Blue Bike Program, Chapel Hill, NC
NC85’s Leadership team partnered with SURGE (Students United for Responsible Global Environment) and the Recyclery of Chapel Hill to kick off a “bike loan” system where people can borrow a bike for a day of tooling around the area, car-free! The project included a membership drive, fundraiser, and bike collection and painting day. August 2006.
August 27, 2006
BY EMILY COAKLEY, The Herald-Sun
Volunteers spent Sunday painting bikes blue for a new loan program designed to encourage bicycling. The Blue Urban Bikes will help introduce people to biking around town, said Chris Richmond of the Recyclery, one of the groups involved.
For $10 a year, Blue Urban Bike members can borrow a bicycle for up to 24 hours from different spots around Chapel Hill and Carrboro. On Sunday, the volunteers took bicycles donated to the Recyclery apart, covered some pieces with masking tape, and then sanded them. After that, the bike frames were suspended from a rack and painted Carolina blue.
Jon Parker of Carrboro brought his wife’s old mountain bike to the event, which was held in the WCOM parking lot downtown.
“I’ve been meaning to bring that bike to these guys,” Parker said. He saw the event advertised and decided to stop by.
The bicycle was a good one, Parker said, and with some attention, it could be useful for someone else.
Organizers are starting with 30 bikes, said Alison Carpenter of Students United for a Responsible Global Environment. After that, the goal is to grow the program by 20 bikes each year, Richmond said.
Richmond said that organizers were still working on where the hubs would be, but one location has been set: Skylight Exchange and Bookstore on West Rosemary Street. Employees at the hubs, such as Skylight, will be trained in doing quick bike inspections as they are checked in and out.
Blue Bikes will be equipped with racks and baskets, and helmets will be available, Richmond said. Dave Love, who also works with the Recyclery, said the bikes rebuilt for the program have many features to help riders, such as five speeds to navigate hills. “They’re super, super practical,” Love said.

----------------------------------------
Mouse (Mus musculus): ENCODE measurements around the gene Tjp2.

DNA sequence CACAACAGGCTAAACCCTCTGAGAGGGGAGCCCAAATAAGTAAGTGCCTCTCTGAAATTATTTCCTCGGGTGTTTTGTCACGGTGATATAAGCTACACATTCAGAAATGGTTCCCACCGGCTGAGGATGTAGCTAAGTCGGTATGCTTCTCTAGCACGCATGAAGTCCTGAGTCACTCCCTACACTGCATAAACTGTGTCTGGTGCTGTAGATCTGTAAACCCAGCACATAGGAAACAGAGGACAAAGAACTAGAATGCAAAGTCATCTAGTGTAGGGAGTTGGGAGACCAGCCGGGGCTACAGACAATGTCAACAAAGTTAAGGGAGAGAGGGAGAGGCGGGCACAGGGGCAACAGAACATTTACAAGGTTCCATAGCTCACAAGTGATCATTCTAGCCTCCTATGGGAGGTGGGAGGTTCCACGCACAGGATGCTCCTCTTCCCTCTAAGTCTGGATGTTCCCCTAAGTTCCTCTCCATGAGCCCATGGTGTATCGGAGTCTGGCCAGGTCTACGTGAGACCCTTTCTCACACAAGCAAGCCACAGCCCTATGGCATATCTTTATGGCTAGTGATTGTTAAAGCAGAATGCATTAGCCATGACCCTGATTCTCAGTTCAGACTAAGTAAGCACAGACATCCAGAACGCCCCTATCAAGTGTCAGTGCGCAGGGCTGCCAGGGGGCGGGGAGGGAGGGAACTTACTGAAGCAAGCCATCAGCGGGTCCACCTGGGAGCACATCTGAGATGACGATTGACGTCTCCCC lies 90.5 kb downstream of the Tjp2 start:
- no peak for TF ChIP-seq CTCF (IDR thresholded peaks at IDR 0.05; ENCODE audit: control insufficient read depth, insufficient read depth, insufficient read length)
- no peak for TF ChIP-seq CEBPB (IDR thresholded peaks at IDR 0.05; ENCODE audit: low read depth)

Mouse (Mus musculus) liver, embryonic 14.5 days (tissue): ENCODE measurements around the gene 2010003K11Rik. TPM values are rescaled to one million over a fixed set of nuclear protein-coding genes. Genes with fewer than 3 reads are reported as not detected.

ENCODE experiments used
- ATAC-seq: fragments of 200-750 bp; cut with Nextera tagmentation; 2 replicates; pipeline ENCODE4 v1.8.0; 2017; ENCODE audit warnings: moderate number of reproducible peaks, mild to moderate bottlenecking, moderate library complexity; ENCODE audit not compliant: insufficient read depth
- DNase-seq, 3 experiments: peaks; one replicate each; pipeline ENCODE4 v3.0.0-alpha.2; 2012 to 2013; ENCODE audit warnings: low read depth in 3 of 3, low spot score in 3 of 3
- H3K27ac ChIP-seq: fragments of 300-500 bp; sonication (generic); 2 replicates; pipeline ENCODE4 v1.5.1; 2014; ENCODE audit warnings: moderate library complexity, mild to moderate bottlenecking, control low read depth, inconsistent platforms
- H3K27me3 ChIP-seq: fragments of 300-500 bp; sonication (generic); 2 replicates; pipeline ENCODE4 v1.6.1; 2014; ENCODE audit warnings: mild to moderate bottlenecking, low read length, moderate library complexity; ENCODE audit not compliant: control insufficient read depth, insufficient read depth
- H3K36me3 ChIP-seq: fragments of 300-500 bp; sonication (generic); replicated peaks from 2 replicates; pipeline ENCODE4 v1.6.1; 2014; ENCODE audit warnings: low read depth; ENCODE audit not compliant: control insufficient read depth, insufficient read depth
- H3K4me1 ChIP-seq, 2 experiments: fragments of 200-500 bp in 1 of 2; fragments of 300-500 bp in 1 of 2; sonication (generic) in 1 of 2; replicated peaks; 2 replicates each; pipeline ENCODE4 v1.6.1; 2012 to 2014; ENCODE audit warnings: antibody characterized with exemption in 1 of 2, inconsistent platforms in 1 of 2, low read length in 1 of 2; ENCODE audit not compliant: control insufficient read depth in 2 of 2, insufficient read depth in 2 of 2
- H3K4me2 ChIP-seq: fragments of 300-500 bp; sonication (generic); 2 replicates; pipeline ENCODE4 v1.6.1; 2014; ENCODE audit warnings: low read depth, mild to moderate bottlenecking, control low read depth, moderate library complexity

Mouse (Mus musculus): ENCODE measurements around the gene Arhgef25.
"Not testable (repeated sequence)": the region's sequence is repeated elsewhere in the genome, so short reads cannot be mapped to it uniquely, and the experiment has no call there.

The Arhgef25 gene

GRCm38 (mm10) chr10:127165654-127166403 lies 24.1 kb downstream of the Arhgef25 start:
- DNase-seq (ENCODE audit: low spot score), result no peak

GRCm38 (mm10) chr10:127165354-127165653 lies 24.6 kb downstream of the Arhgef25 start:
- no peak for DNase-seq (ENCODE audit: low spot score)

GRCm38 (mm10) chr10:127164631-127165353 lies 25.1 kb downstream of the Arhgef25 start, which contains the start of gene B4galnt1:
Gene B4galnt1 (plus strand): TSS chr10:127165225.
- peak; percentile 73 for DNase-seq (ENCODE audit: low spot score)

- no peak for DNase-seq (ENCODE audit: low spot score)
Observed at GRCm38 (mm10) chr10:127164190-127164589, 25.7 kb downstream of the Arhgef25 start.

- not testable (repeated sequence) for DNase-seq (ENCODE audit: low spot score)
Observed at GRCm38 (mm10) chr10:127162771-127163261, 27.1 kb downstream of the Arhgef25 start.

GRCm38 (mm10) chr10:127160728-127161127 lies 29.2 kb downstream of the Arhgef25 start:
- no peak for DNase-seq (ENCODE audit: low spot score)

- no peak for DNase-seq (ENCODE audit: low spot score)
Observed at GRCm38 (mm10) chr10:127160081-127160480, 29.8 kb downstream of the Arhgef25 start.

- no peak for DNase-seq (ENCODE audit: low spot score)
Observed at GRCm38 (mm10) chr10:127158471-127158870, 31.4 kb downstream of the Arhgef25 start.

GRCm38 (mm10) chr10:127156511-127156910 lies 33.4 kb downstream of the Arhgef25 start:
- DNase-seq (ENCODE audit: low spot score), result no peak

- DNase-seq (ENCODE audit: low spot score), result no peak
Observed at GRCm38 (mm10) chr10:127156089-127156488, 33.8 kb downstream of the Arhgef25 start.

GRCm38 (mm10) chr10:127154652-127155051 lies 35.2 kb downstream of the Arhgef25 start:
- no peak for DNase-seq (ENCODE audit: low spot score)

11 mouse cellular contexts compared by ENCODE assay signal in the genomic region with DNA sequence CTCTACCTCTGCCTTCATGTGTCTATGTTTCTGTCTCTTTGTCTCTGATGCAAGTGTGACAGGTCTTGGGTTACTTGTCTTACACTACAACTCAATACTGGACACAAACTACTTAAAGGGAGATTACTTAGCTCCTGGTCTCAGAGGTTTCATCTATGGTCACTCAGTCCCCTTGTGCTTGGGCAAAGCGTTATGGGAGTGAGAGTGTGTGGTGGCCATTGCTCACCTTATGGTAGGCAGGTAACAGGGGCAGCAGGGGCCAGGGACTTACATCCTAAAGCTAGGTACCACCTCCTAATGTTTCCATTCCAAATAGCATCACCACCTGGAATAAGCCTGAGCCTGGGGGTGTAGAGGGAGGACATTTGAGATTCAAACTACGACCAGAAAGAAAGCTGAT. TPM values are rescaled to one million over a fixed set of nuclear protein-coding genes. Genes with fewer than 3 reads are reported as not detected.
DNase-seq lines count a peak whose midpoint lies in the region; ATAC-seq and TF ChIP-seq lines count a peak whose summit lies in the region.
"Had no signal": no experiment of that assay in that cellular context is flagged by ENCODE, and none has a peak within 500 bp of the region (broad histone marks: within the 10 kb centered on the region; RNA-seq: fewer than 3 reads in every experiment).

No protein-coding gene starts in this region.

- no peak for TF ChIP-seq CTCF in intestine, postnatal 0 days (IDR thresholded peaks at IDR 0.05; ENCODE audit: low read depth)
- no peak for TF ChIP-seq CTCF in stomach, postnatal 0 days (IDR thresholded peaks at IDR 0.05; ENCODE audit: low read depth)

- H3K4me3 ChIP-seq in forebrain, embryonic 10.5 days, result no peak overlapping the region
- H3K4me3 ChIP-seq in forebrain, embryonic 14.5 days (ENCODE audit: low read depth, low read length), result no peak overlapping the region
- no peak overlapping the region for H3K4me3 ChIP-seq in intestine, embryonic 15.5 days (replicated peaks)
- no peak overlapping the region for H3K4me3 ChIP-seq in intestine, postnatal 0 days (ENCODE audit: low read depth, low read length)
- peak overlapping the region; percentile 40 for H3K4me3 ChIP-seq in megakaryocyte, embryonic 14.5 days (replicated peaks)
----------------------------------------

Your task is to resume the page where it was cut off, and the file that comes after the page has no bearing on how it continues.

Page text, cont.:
Love, who takes the bus to work, plans to use the bikes on days when the bus bike rack is full. He also plans to use them when friends come to town. “The best way to see town is by bike,” Love said. The goal is to have 100 people join Blue Urban Bike in the first year, Carpenter said. By 2 p.m. Sunday, 13 people had become members.
Richard Rudin of Carrboro filled out a membership application.
“I ride a bike and it seems like a good thing to support,” Rudin said. “Any cars you could take off the road would help.”
Sunday’s kickoff event was hosted by SURGE (a UNC student environmental group), the Recyclery and the WorldLegacy.
Blue Urban Bike is one effort the Recyclery is making to get more involved in the community, Richmond said. Others include a mobile repair day to help kids in the South Estes neighborhood fix their bikes. Since the Recyclery started in 2000, nearly 600 bikes have been fixed up and given away, Richmond said.
Reprinted from The Herald-Sun, (Durham, NC) COPYRIGHT 2006 by The Durham Herald Company. All rights reserved.
Plan also offers exercise and saves wear on cars PATRICK WINN, Staff Writer September 12, 2006 CHAPEL HILL – Public transportation is supposed to be cheap. Now, in Chapel Hill and Carrboro, it can be good exercise, too. On Monday, 30 used mountain bikes were reborn as community-owned loaners. They’re the “Blue Urban Bikes” fleet, tuned up and painted an unmistakable Carolina blue. For a $10 annual membership fee, riders can borrow one and roll out for as long as 24 hours. “For people used to driving everywhere, this is an easy, cheap introduction to public transportation,” said Chris Richmond of the ReCYCLEry, an amateur mechanics collective that will maintain the fleet. The ReCYCLEry runs the bike-loan project with the Carrboro-based environmental group SURGE, which stands for Students United for a Responsible Global Environment. Similar initiatives have cropped up in other college towns, such as Davidson, home of Davidson College, Austin, Texas, and near Emory University in Atlanta. So far, two racks hold the bikes. One is in The Courtyard by the 3 Cups coffee shop at 431 W. Franklin St. The other is in front of the Skylight Exchange cafe at 405 1/2 W. Rosemary St., several blocks away. Members of the bike-loan program will present something akin to a library card to borrow bikes from clerks at 3 Cups or Skylight Exchange. Each bike comes with a lock and a rack in back to hold book bags or baskets. Helmets are not provided. The project is expected to grow by 20 bikes each year. More hubs — one in Carrboro and one on East Franklin Street — are already in the works, said Alison Carpenter with SURGE. Though negotiations haven’t started, Carpenter also said SURGE and the ReCYCLEry will push for a location on UNC-Chapel Hill’s campus. Terri Swanson, one of 25 people who signed up in advance, knows that’s a place best traversed on two wheels. “When I drive, it’s almost impossible to find parking there,” said Swanson, who runs a landscaping company with her husband. Through their business, the couple have a contract with the university and frequently have to make forays into campus from their office on West Franklin Street. Swanson would much rather zoom straight to a bike rack than hunt for an empty parking space. “It’s good exercise and saves wear and tear on our car,” Swanson said. “I think it’s a great idea. Reprinted with Permission of The News & Observer of Raleigh, North Carolina.